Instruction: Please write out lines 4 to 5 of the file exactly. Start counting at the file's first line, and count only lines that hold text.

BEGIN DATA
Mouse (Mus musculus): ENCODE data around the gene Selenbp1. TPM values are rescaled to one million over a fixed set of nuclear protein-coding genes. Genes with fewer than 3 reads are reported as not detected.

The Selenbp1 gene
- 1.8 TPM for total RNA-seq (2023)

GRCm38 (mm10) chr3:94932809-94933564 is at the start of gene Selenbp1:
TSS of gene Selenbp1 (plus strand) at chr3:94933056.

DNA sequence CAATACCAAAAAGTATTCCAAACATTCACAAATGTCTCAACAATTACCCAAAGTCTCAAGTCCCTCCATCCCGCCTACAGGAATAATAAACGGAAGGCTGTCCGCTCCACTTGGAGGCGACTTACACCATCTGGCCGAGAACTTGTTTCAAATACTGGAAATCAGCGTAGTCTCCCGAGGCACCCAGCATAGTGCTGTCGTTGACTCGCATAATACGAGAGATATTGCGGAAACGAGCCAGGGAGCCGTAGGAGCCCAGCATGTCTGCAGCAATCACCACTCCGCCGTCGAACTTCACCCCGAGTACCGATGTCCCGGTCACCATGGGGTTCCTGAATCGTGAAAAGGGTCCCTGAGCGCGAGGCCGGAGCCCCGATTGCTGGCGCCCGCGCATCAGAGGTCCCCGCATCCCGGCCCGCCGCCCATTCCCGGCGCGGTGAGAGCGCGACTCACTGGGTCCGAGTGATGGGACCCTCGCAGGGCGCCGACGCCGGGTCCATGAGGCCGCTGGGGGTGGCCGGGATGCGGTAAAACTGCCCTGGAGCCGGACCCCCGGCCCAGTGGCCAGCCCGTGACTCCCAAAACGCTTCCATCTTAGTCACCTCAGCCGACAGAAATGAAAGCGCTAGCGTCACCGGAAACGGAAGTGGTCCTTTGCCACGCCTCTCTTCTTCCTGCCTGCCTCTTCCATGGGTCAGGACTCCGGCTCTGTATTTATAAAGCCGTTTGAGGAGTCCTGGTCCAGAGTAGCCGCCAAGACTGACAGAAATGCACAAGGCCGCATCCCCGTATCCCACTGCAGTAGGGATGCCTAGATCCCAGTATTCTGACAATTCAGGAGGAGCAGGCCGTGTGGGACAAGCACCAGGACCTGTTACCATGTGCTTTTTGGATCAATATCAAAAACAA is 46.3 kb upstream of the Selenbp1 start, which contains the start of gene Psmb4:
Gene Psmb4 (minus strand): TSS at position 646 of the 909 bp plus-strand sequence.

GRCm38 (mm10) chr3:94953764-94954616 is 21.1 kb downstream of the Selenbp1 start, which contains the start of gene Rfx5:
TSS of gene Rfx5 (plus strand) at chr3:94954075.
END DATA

GRCm38 (mm10) chr3:94932809-94933564 is at the start of gene Selenbp1:
TSS of gene Selenbp1 (plus strand) at chr3:94933056.